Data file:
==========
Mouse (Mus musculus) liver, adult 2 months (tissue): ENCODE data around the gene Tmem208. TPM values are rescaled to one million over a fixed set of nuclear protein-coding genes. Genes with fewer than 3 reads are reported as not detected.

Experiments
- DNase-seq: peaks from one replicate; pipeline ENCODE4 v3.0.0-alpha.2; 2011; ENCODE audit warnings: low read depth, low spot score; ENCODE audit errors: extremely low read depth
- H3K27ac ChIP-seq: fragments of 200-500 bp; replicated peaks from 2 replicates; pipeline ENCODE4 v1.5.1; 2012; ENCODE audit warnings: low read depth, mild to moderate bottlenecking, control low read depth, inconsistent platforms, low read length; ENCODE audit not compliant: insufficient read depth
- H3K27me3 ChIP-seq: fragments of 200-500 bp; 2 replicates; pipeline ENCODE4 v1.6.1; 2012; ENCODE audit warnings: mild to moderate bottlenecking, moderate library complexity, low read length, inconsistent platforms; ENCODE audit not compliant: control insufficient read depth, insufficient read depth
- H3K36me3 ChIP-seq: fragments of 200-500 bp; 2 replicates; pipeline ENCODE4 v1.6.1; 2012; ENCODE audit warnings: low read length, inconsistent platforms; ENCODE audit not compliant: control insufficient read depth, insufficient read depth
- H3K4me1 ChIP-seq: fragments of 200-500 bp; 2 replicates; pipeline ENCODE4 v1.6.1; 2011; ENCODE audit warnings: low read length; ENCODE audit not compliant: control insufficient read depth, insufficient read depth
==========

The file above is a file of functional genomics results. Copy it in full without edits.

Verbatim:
Mouse (Mus musculus) liver, adult 2 months (tissue): ENCODE data around the gene Tmem208. TPM values are rescaled to one million over a fixed set of nuclear protein-coding genes. Genes with fewer than 3 reads are reported as not detected.

Experiments
- DNase-seq: peaks from one replicate; pipeline ENCODE4 v3.0.0-alpha.2; 2011; ENCODE audit warnings: low read depth, low spot score; ENCODE audit errors: extremely low read depth
- H3K27ac ChIP-seq: fragments of 200-500 bp; replicated peaks from 2 replicates; pipeline ENCODE4 v1.5.1; 2012; ENCODE audit warnings: low read depth, mild to moderate bottlenecking, control low read depth, inconsistent platforms, low read length; ENCODE audit not compliant: insufficient read depth
- H3K27me3 ChIP-seq: fragments of 200-500 bp; 2 replicates; pipeline ENCODE4 v1.6.1; 2012; ENCODE audit warnings: mild to moderate bottlenecking, moderate library complexity, low read length, inconsistent platforms; ENCODE audit not compliant: control insufficient read depth, insufficient read depth
- H3K36me3 ChIP-seq: fragments of 200-500 bp; 2 replicates; pipeline ENCODE4 v1.6.1; 2012; ENCODE audit warnings: low read length, inconsistent platforms; ENCODE audit not compliant: control insufficient read depth, insufficient read depth
- H3K4me1 ChIP-seq: fragments of 200-500 bp; 2 replicates; pipeline ENCODE4 v1.6.1; 2011; ENCODE audit warnings: low read length; ENCODE audit not compliant: control insufficient read depth, insufficient read depth